I know that bad things almost never happen. In more than 15 years in my business (seven of them as a sole proprietor), I never even had a small hint of a problem along these lines. Nobody came after my house, no one put a lien on the contents of my garage, etc. But it is a fact that a sole proprietorship is just you personally and you need to be aware of that.

You can limit your exposure to lawsuits by purchasing Errors and Omissions insurance. I believe lawsuits are rare, but you still need to take seriously the possibility that someone will sue your business.

A second disadvantage to a sole proprietorship is the self-employment tax. This falls into the category of “Don’t get me started!” If you are an employee, roughly 7.5% of your wages goes to Social Security, where it is immediately loaned to the Federal Government for research on wasteful spending habits of political hacks. But you’re not alone. Your employer matches this amount. So, really, a number equivalent to 15% of your income is flushed down the government toilet.

When you are self-employed (as a sole proprietor is), you get to pay both sides of this, which is fine. If you were a corporation, you would also pay both sides, but you the person and you the corporation would each pay 7.5%. But here’s the bad news:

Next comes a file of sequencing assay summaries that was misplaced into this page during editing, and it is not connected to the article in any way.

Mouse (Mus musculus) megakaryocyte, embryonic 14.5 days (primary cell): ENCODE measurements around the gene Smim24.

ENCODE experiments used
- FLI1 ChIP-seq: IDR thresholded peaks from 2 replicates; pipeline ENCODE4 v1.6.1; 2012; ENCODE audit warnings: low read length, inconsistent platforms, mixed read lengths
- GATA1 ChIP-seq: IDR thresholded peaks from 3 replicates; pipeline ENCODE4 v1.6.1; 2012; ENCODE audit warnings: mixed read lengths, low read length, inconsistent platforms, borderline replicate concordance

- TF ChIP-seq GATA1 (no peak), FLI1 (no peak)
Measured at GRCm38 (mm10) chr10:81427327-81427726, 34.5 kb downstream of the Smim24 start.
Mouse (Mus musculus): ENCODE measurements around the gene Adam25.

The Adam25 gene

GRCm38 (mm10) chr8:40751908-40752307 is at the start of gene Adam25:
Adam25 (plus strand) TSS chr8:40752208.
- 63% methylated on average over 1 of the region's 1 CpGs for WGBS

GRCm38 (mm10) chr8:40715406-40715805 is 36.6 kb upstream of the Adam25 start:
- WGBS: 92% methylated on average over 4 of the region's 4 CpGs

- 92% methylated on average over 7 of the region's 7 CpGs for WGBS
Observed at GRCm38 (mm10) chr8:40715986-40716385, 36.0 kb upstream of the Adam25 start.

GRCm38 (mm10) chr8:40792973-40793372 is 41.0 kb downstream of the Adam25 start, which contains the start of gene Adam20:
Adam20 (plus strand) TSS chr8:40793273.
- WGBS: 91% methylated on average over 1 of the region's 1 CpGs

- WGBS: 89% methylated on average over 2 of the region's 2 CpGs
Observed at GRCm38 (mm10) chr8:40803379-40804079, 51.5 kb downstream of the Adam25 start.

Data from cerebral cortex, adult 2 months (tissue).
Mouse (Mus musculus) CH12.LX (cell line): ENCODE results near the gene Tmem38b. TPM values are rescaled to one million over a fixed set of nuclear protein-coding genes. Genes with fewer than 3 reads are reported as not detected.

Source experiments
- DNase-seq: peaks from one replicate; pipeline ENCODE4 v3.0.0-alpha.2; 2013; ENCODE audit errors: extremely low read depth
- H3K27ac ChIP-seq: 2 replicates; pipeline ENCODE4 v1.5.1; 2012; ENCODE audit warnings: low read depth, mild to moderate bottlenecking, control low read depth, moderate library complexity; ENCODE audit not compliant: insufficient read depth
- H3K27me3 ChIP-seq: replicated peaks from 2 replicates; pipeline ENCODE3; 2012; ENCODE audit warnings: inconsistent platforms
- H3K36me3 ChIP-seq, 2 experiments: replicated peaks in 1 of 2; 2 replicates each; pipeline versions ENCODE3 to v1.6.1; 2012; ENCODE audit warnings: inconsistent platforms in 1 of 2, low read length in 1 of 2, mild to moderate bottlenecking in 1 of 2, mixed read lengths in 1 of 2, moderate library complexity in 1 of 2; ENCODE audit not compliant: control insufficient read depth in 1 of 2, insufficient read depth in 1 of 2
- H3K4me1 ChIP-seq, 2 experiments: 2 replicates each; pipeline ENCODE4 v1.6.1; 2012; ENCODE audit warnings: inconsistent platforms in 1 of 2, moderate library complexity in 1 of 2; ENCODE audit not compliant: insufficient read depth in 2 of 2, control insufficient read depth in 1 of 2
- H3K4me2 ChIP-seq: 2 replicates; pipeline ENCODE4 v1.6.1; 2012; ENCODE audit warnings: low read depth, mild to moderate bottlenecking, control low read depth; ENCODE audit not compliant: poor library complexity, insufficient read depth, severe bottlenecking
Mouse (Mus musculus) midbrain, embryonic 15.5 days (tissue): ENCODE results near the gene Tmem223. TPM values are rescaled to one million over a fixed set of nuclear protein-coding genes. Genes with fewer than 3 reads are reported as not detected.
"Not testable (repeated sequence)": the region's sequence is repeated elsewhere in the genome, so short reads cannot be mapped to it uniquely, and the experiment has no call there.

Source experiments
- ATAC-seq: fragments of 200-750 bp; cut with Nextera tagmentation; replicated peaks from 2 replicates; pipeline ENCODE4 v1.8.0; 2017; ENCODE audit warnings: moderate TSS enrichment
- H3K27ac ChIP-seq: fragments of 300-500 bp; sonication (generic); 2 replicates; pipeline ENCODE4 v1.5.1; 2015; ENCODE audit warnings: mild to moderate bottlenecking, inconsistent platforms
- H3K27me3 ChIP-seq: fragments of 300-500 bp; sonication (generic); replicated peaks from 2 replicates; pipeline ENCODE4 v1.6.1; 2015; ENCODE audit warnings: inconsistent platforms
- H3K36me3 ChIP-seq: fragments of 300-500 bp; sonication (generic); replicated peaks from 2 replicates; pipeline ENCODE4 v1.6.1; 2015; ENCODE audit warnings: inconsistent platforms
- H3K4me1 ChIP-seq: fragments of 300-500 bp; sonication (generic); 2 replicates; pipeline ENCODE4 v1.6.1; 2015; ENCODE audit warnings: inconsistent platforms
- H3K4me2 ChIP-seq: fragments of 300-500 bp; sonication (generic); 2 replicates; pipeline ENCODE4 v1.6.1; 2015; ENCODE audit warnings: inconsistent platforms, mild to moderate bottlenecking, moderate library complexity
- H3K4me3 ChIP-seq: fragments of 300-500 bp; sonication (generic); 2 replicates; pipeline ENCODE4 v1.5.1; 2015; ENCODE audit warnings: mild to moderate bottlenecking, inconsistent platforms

As a sole proprietor, all of your profit is considered your personal income. If you earn $60,000, you pay Social Security taxes on $60,000. If you make $90,000, you pay Social Security on all $90,000.

If you were an S-Corp, you’d pay yourself a salary and pay the Social Security only on your salary. The rest of the profit from the business would flow to you as “dividends.” So, let’s say you pay yourself that very reasonable $60,000 salary. You pay the Social Security on $60,000.

But you don’t pay the Social Security on the remaining $30,000. Fifteen percent of $30,000 is $4,500! That’s a chunk of change. You’d still pay your regular tax rate on that $30,000, but not the Social Security. Note that you don’t pay Social Security taxes after a certain income level (currently around $114,000, but this goes up every year). Your numbers may be very different. See

The point is simple, however. There’s a lot of money at stake here and you should give some serious consideration to how your company is formed. Note that you cannot pay yourself a miserably low salary to avoid Social Security taxes. The basic rule for the IRS is pretty simple. If you do something just to avoid taxes, it’s not allowed. So you can’t pay yourself minimum wage and take $50,000 in dividends.

Again, don’t mess with the IRS.